Eurozone ministers have decided to wait for the results of an industry consultation to work out how they will boost the financial muscle of their rescue fund, the European Financial Stability Facility (EFSF). A final decision on the revamped EFSF is now expected on 29 November.
Eurozone finance ministers met yesterday (7 November) to discuss how they would secure around €1 trillion in collateral for the EFSF as Greece’s political turmoil and Italy’s soaring borrowing costs continue to rattle markets.
But before the eurozone can agree on how to do that, investors and rating agencies, among others, will be asked what they make of the options at hand to boost the EFSF and ensure the eurozone obtains a market-proof solution.
Details on the two options to leverage the EFSF were put down in a consultation document, obtained by EurActiv.
“In its next meeting, the Eurogroup will decide on the terms and conditions of the [revamped EFSF]. Subsequently the aim is to complete legal and operational work by the end of November, followed by implementation in December,” said Eurogroup chair Jean-Claude Juncker after yesterday’s meeting.
After a wide-ranging summit of the EU’s 27 leaders on 26-27 October, markets reacted badly to the two options laid out by the eurozone to boost the EFSF from its remaining €250 billion capacity to more than €1 trillion.
The summit unveiled two ways of engineering leverage for the EFSF, namely a guarantee of up to 30% for distressed sovereign debt and an investment vehicle to buy up the debt and fund bank recapitalisation.
The two schemes are a compromise between Germany’s reluctance to increase its involvement in bailouts and French fears that writedowns of French-held Greek sovereign debt threaten the country’s triple-A credit rating, a diplomatic source said.
But ahead of that meeting, the eurozone had not consulted with market participants on whether these schemes would soothe investor anxiety, the source said.
“They were written by very clever people but they did not emerge as all singing and dancing instruments ready to go,” a diplomatic source said, criticising the lack of market research done by technocrats who work for the treasuries of key countries like Germany and France.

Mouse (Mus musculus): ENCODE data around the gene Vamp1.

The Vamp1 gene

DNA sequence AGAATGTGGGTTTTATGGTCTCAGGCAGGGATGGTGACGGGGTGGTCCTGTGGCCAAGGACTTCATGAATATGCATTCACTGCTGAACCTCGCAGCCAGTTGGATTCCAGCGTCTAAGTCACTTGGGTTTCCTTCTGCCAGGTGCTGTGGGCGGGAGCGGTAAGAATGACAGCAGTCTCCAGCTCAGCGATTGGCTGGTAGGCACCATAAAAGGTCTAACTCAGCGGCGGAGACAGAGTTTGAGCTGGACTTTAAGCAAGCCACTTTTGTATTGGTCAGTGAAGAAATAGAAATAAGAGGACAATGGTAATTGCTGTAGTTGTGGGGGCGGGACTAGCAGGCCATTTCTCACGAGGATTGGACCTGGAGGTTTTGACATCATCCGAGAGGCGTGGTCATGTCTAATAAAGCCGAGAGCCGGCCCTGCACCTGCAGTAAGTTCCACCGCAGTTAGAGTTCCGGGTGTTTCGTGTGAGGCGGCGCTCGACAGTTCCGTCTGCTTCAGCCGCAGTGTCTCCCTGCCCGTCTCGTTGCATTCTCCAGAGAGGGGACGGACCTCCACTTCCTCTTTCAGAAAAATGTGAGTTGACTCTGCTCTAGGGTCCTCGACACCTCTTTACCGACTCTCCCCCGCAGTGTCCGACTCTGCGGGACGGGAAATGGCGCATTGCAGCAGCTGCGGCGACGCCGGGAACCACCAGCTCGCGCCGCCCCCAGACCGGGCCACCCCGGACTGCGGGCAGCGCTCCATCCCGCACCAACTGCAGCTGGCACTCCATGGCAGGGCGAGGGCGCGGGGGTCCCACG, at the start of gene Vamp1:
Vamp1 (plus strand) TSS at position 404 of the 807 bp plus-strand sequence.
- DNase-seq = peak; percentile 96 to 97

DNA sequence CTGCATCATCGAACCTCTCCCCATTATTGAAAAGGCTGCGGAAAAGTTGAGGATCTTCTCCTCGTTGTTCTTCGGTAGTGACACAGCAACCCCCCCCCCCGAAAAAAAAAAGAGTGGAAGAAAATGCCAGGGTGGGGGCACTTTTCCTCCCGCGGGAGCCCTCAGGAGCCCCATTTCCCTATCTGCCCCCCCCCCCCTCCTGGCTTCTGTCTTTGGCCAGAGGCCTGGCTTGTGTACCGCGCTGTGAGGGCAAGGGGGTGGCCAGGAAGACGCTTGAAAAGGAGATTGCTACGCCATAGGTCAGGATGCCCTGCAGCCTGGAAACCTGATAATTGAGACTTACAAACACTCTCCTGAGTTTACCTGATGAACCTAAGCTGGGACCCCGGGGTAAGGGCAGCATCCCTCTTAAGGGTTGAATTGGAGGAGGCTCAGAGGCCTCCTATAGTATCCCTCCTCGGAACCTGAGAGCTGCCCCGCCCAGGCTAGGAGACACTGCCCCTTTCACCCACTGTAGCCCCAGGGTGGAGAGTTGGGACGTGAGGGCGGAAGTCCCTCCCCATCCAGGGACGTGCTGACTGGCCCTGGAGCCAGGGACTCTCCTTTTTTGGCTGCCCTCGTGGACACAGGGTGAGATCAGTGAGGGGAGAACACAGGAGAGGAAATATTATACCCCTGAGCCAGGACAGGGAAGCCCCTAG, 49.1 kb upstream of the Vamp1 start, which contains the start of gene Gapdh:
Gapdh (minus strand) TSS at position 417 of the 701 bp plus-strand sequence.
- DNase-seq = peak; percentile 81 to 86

The investment vehicle, previously dubbed a special purpose vehicle and now renamed a Co-Investment Fund, is designed to attract investors from China, Brazil or the Middle East. So far they have shown no interest in putting money on the table.
Klaus Regling, who manages the EFSF, said after yesterday’s meeting that although the two options were still on the table, both might not survive by 29 November, when eurozone finance ministers are expected to finalise the plans.
“While in principle both options are not mutually exclusive, a decision on which of Options 1 and 2 represents the most efficient use of EFSF resource can only be assessed after further dialogue with potential investors and rating agencies – and the answer may vary according to the beneficiary Member State,” the consultation document states.
Uncertainty over the future shape of the revamped EFSF has dampened investor confidence in the EU’s rescue fund, which struggled to attract demand for a €3-billion bond offering on Monday.
Meanwhile, Germany continues to rule out the possibility that the European Central Bank (ECB) would simply print money to boost the EFSF, an option preferred by markets, international creditors and countries such as France, Spain and Italy.
As the biggest contributor to ECB funding, Germany would bear the greatest burden of this so-called quantitative easing.
Sources claim that both the United States and Russia emphasised a preference for the central bank’s involvement in the EFSF at the G20 summit in Cannes last week. Both have since come out with statements reiterating their wishes.
“The participation of the European [Central] Bank in the resolution of tasks facing the EFSF would, in the current situation, not be out of place,” Russian Prime Minister Vladimir Putin told reporters in Saint Petersburg yesterday.